“Digital marketing is marketing.” We have to “understand and predict customers’ next moves … and reach them at the right time with the right message … wherever they go, whatever device they use.”
On top of this, “the digital world is constantly changing,”… no company is ever completely there. “We have to work continually to do it all well.”
Reading this, you may feel overwhelmed or maybe a bit tired of the same old clichés, but here’s the thing …
Digital is mainstream, but you’re probably struggling at it.
Only 19% and a woeful 7% of organisations in North America and Europe, respectively, are digitally mature, according to the 2016 Adobe Digital Marketing Survey as discussed in the white paper “Four Essential Elements for Digital Maturity,” the rest are mostly just getting along or are “on a journey.” And the “digital elite” are showing them up. They’re the ones who are deliberately investing in digital maturity strategies, and 81% of them said their maturity efforts were “definitely differentiating their company,” whilst a whopping 91% said automation had led to an improvement in KPIs on their website.
Feeling inadequate? Disengaged? A bit cynical maybe?
One statistic that jumped off the page for me in this report and made me want to dig a little further was this: “Thirty per cent of all organisations surveyed say, yes, their digital efforts have definitely differentiated them from their competitors.”
Only 30%? Even if you ignore the subjectivity of the self-assessment, a 30% success rate, given all the work and investment going on, is pretty disappointing, isn’t it?
If digital is mainstream, and maturity, investment, and efforts are going up across the board, how come we’re not better at it?
Digital Maturity Needs To Grow Up
Let’s read between the lines for a moment.
The four elements of digital maturity—data-driven marketing, customer experience, mobile, and cross-channel—are a useful view on where organisations need to develop capability in a technological and methodological ecosystem that is vast and sprawling. And it’s encouraging to see that the companies that do best in these areas are the ones who “consciously invest” in holistic improvements to their digital marketing programmes.
Sweeping statements such as “if you’re playing to win, you have to do it all, and you have to do it well … using a platform that integrates all of the processes, technologies, and tools necessary to move forward in a holistic way” raise several questions. Isn’t this technology looking for a problem? Shouldn’t we have a better and more informed way of planning and prioritising investment?
And what about the other elephant in the room—ability to execute? “The three top obstacles to advancing digital maturity are resource availability, budget, and staffing to manage the testing strategy or process.” Many organisations are investing in technical capability without investing in the people and skills needed to exploit it. And where is the customer in all of this? Data might tell you what they’ve done and what they might do next, but what about why and how your organisation should respond? As this CMO.com article rightly points out, we need to Stop Thinking Omnichannel, Start Thinking Customer.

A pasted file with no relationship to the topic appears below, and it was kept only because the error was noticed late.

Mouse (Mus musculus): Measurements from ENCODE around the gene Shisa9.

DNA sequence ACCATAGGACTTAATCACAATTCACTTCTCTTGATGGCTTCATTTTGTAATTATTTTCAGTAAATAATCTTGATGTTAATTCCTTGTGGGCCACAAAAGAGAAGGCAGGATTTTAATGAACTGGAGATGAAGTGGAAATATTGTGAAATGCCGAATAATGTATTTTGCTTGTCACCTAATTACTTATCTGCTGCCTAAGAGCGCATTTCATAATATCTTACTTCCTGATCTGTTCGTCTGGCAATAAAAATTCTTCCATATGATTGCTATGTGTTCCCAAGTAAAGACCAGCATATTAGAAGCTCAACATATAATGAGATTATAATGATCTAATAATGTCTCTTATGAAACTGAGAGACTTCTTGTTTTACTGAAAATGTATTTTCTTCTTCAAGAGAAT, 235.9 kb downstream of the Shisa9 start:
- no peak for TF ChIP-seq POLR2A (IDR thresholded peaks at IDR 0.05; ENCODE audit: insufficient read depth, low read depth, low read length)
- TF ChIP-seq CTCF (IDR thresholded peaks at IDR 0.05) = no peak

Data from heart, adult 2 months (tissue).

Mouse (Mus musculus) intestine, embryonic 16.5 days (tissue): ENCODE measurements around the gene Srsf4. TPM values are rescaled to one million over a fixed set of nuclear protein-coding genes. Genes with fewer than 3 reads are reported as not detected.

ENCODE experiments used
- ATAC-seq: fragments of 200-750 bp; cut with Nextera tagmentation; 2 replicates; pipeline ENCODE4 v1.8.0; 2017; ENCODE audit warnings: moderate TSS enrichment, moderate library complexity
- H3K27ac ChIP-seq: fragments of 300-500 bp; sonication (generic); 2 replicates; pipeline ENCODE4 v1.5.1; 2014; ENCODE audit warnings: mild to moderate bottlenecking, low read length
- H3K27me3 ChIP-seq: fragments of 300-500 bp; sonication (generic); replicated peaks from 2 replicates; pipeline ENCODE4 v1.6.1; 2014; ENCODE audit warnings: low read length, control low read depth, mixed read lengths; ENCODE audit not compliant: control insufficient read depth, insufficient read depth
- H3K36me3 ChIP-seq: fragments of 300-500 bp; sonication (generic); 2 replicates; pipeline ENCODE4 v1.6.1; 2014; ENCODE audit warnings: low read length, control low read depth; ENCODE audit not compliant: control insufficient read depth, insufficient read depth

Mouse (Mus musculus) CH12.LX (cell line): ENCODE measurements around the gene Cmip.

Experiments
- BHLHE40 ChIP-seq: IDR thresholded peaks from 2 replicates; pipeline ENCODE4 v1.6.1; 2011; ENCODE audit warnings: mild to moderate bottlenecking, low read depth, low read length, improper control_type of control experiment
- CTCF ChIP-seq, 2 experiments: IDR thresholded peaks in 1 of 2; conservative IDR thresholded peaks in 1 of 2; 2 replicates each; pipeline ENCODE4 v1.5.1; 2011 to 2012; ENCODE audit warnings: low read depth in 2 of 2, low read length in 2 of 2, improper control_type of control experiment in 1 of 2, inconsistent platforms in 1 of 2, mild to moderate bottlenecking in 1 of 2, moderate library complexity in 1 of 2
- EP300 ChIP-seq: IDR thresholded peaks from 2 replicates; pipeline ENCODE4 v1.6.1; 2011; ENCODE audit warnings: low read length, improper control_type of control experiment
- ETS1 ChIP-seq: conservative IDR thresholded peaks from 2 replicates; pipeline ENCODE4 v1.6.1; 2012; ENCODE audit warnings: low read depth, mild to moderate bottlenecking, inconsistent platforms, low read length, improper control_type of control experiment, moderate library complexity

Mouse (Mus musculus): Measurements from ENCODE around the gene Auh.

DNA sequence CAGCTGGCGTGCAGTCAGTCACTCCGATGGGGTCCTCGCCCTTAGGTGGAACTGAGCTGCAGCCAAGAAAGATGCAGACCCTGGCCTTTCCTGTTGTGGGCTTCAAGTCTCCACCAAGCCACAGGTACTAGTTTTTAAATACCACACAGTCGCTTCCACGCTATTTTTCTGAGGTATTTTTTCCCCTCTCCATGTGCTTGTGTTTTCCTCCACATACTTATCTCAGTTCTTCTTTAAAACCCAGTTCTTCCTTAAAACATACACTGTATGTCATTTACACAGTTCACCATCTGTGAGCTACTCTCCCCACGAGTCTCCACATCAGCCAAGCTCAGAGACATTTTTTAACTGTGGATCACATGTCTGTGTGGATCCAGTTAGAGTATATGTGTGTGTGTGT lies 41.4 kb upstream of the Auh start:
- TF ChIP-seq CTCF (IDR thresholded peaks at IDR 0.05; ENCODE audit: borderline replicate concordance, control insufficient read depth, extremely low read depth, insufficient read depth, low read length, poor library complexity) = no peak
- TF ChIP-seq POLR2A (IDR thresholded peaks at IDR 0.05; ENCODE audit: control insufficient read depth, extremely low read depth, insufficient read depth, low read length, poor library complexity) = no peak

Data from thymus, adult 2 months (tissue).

One Ring To Rule Them All
We need a fifth element of digital maturity—a uniting force that brings the four capabilities together and supercharges enablement through focused investment and empowered people.
But what does that look like?
Firstly, any investment in digital maturity should be driven by two, preferably complementary, things: business objectives and customer needs. This doesn’t sound like rocket science, but it’s a soothing antidote to some of the hysteria that still surrounds topics such as digital and data, as mainstream as they may be.
Data can, and should, support the process. Augmenting customers’ profiles and analysing their behaviour goes a long way to understanding their needs and informing business priorities, but it shouldn’t stop there. There’s still scope to move things further upstream to identify and co-create new products, services, and experiences with customers and to test the hypotheses and assumptions around the business value of these before developing more informed cases for investment.
Secondly, any investment in digital maturity needs a twin-track view that goes beyond data and enabling technology, and also focuses on developing the people, skills, and processes needed to embed and maximise return. Without this, organisations are subject to “inefficient processes and bottlenecks that keep them from understanding and optimising their efforts fully.”
Customer + Commerciality + Cultural Capability = Digital Adoption—the Fifth Element of Digital Maturity
Digital is now officially too important to be a stand-alone function. It needs to be disseminated, embraced, and driven across the organisation to truly optimise investment and return. This is an exciting prospect as it has the potential to exponentially improve the woeful 30% impact rate that digital investment reportedly has, whilst also democratising data and digital beyond the silos where they have traditionally lived, empowering the whole organisation to make informed decisions and deliver experiences customers love. That sounds like more than maturity to me, it sounds like excellence.